Bertha Moses

Bertha Moses,
Transcript Section 6

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BERTHA:  And it was -- it was good.  Then after a while they started having the satellite radio.  That was much better.  It was like a two-way -- two-way like -- like -- just like a CB radio.  It actually, there are -- they were like car radios, the CB kind, but we were going through the satellite.  That was so much better.  Every day we can talk to the doctor.  And every day we listen to each other. 

But the trouble was it was at lunchtime.  And then my kids come home from school and I have to kind of tune it down a little bit and everybody. But if I have to talk with someone, I couldn't -- I have to talk, I can't tell them to go out, they are eating their lunch. 

And some of them complain, they don't want to listen to medical stuff while they were eating.  One of my boys complained. 

They -- our children had to sacrifice a lot, too, because they -- we have to spend time away from them and everything. 

I see my sister coming. 

MARLA:  Should I pause it? 

BERTHA:  Shut it off. 

(Pause.)

MARLA:  So we're back on, and we were talking about the satellite radio and how much Bertha -- that was for communication and being able to contact the doctor. 

BERTHA:  Yes.  And the first time they -- they test it, two -- several years before they actually put it out, they test it, too.  So they picked Venetie and Allakaket just to see how it would go.  So I had to get up four o'clock in the morning and record something on the satellite thing, and Jessie Williams had to do that, too.  And I was KB2X -- I was Mobile 1 and Jessie was Mobile 2. 

So they left that on for about a couple months, then they come and take them out again. 

And we had in our living room great big machines all over and wires.  And my children didn't touch it, though. 

They -- I didn't have to holler at them, they just -- them days, people disciplined their children quietly.  And most of them listened because we had 11 of them.  And some of the older ones were grown up about that time.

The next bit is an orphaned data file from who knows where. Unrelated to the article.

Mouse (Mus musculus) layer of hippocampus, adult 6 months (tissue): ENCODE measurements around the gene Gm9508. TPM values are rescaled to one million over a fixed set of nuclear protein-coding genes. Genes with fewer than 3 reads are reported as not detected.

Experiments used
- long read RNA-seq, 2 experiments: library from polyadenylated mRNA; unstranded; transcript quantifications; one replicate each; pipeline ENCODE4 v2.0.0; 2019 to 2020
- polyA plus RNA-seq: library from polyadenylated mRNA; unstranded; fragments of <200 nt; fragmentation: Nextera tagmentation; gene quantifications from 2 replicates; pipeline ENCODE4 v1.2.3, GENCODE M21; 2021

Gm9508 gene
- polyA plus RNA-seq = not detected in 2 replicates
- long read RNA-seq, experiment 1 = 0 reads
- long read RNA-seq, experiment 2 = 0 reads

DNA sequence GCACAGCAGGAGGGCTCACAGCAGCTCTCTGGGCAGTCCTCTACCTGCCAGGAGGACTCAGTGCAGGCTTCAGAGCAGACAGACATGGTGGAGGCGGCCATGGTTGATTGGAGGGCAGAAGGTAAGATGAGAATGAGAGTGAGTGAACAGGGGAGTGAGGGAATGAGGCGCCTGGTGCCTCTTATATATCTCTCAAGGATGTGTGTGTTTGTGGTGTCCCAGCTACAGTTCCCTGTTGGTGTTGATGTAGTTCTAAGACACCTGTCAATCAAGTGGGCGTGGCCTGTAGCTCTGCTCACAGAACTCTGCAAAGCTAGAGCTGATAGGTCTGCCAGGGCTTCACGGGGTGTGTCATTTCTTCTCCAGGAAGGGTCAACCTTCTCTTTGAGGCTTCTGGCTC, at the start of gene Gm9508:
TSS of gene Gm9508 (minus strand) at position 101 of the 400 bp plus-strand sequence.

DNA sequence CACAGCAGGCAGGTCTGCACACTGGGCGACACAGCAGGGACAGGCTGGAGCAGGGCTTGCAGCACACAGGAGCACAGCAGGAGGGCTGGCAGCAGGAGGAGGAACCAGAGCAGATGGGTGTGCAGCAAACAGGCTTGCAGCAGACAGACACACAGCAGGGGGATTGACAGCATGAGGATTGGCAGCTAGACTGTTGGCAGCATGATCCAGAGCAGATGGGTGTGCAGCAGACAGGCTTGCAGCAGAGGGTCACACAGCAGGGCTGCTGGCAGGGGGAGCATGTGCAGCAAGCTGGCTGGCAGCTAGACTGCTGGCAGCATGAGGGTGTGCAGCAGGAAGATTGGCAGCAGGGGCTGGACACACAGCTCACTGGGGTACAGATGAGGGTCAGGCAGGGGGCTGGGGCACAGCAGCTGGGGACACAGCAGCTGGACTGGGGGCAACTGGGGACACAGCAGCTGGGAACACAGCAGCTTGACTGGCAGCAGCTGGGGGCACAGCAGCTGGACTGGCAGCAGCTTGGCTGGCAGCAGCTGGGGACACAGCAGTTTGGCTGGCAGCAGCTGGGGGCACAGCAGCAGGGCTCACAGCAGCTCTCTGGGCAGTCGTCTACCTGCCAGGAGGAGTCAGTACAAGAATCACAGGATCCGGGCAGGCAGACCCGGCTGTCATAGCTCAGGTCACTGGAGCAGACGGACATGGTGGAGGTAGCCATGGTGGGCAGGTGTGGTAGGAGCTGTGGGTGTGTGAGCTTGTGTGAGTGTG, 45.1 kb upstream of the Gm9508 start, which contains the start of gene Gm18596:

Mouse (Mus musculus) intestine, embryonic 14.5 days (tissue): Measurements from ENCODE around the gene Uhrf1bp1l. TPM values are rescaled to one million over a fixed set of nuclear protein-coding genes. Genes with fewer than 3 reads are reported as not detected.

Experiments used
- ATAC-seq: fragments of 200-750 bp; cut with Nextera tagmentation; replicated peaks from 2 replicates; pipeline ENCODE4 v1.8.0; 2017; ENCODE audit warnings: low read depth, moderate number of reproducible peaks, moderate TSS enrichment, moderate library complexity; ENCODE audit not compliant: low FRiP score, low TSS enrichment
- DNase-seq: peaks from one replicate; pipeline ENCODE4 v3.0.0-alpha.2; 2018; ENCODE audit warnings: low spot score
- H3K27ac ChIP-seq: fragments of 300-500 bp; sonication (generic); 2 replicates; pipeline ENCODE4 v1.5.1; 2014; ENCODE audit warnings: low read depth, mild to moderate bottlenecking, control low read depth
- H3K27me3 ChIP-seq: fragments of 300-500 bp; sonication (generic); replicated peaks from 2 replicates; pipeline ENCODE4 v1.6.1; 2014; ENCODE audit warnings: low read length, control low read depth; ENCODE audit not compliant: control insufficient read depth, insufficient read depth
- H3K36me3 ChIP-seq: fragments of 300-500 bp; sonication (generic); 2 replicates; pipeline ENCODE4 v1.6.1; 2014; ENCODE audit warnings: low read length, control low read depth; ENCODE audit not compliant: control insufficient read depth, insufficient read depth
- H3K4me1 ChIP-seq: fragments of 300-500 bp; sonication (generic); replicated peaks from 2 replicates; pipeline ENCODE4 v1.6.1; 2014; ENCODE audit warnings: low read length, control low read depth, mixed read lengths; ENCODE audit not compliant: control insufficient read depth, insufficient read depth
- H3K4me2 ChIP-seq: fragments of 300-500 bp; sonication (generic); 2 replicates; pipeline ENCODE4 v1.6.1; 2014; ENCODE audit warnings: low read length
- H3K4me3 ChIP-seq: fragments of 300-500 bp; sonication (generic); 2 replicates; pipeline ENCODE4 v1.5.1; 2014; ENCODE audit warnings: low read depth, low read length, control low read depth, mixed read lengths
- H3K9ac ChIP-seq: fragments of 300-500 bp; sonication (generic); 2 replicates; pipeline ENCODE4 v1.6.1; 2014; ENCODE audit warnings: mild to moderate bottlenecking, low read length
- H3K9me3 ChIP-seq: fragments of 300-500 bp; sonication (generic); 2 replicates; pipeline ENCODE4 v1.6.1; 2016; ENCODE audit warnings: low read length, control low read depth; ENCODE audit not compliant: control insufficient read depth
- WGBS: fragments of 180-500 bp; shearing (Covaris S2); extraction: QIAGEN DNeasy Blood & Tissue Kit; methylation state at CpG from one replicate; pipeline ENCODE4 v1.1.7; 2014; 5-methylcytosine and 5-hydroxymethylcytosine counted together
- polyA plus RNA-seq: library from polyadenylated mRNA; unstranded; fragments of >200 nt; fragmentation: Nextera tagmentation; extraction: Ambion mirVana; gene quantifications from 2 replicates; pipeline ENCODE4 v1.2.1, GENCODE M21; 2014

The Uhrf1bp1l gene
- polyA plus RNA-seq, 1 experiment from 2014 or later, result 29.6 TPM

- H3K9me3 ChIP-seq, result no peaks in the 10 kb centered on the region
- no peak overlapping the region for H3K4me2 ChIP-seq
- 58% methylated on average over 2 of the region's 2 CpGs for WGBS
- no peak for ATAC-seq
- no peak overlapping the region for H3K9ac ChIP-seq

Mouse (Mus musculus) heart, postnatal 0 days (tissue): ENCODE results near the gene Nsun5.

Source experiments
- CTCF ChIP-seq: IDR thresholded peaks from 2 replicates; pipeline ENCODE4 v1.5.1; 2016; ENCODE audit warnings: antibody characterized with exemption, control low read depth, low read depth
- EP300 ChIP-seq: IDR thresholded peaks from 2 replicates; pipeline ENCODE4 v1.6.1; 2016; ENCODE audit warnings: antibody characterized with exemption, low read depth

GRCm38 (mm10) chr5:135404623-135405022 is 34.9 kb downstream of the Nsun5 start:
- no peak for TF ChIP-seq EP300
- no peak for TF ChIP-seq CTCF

So they came and picked them up again, then several years later, they had one in every village.  Then the telephones come in.  So now it's just the telephone. 

MARLA:  And did you treat most of your patients in your house? 

BERTHA:  Some of them -- oh, yes.  Some -- I made a lot of home visits.  I was -- it was nothing for me to walk, I mean, lots of home visits. 

In the summertime I used boat.  I drive myself across the river to Alatna, and dark, no lights.  And sometimes in daytime, sometimes at night.
 
And then in wintertime I used snow machine if it's available.  But if my husband is out with the snow machine, then I walk.  Walk across the river or walk -- I'd rather do home visits more than bringing them to our house because my kids getting a little bit nosey, too, and you know, we don't -- you have to -- there's a lot -- I always tell them, though, if they hear anything or see anything, not to talk about it, it's confidential.  So they learned that, too. 

MARLA:  And how did you deal with confidentiality issues over the CB or over the radio? 

BERTHA:  Usually we don't -- usually we try not to talk about things that you shouldn't on the radio.  We just treat people we need to. 

But that was very hard to do.  Every village know what's going on in other villages.  But mostly it says, you know, like pneumonia and fractures and things like that. 

We were trying not to talk about -- we don't really have to talk about a lot of things, we just treat ourself and -- treat them ourself, diagnose them.
 
And if somebody has a really bad stomach pain and this is very uncomfortable, we have to go there and examine the person, and then the doctor say what do you think is wrong with that person, and if we think it's -- if we think it's gallbladder attack, then -- then we tell us what the treatment is.  But for pain.  And then try to get that person out the next day. 

I didn't have very many medevacs out.  We usually wait for -- we usually wait for mail -- the regular mail run because there wasn't very much money to medevac everybody at that time. 

So we had to just do our best and -- and treat the patient the way the doctor wanted.  The only time we medevac is if they have appendicitis and -- or bad fractures.